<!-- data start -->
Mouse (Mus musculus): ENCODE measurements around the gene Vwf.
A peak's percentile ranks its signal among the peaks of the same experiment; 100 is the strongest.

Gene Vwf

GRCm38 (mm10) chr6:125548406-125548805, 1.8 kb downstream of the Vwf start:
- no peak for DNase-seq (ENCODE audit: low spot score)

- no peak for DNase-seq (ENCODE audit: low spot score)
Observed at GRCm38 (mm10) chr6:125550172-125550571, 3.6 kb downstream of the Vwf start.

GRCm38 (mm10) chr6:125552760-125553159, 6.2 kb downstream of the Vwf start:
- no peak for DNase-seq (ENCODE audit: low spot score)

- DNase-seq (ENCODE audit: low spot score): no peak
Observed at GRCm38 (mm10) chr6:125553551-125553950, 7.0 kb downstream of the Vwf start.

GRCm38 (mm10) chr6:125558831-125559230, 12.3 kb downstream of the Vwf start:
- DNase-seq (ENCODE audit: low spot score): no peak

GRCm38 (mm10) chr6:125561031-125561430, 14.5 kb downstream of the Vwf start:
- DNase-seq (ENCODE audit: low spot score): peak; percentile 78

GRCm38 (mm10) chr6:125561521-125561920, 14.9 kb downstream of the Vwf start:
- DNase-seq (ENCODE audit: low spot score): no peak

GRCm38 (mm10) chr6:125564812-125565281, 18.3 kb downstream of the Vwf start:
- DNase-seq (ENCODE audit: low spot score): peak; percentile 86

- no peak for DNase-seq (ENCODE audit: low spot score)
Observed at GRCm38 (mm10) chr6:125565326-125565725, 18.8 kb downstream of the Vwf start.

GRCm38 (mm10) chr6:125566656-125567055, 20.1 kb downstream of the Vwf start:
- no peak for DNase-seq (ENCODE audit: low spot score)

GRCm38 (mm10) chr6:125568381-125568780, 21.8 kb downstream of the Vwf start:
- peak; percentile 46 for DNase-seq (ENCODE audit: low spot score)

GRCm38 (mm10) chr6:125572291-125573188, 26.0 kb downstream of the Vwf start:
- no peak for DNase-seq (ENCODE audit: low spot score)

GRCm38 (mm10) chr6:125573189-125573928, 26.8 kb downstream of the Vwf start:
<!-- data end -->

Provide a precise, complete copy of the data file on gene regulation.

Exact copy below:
Mouse (Mus musculus): ENCODE measurements around the gene Vwf.
A peak's percentile ranks its signal among the peaks of the same experiment; 100 is the strongest.

Gene Vwf

GRCm38 (mm10) chr6:125548406-125548805, 1.8 kb downstream of the Vwf start:
- no peak for DNase-seq (ENCODE audit: low spot score)

- no peak for DNase-seq (ENCODE audit: low spot score)
Observed at GRCm38 (mm10) chr6:125550172-125550571, 3.6 kb downstream of the Vwf start.

GRCm38 (mm10) chr6:125552760-125553159, 6.2 kb downstream of the Vwf start:
- no peak for DNase-seq (ENCODE audit: low spot score)

- DNase-seq (ENCODE audit: low spot score): no peak
Observed at GRCm38 (mm10) chr6:125553551-125553950, 7.0 kb downstream of the Vwf start.

GRCm38 (mm10) chr6:125558831-125559230, 12.3 kb downstream of the Vwf start:
- DNase-seq (ENCODE audit: low spot score): no peak

GRCm38 (mm10) chr6:125561031-125561430, 14.5 kb downstream of the Vwf start:
- DNase-seq (ENCODE audit: low spot score): peak; percentile 78

GRCm38 (mm10) chr6:125561521-125561920, 14.9 kb downstream of the Vwf start:
- DNase-seq (ENCODE audit: low spot score): no peak

GRCm38 (mm10) chr6:125564812-125565281, 18.3 kb downstream of the Vwf start:
- DNase-seq (ENCODE audit: low spot score): peak; percentile 86

- no peak for DNase-seq (ENCODE audit: low spot score)
Observed at GRCm38 (mm10) chr6:125565326-125565725, 18.8 kb downstream of the Vwf start.

GRCm38 (mm10) chr6:125566656-125567055, 20.1 kb downstream of the Vwf start:
- no peak for DNase-seq (ENCODE audit: low spot score)

GRCm38 (mm10) chr6:125568381-125568780, 21.8 kb downstream of the Vwf start:
- peak; percentile 46 for DNase-seq (ENCODE audit: low spot score)

GRCm38 (mm10) chr6:125572291-125573188, 26.0 kb downstream of the Vwf start:
- no peak for DNase-seq (ENCODE audit: low spot score)

GRCm38 (mm10) chr6:125573189-125573928, 26.8 kb downstream of the Vwf start: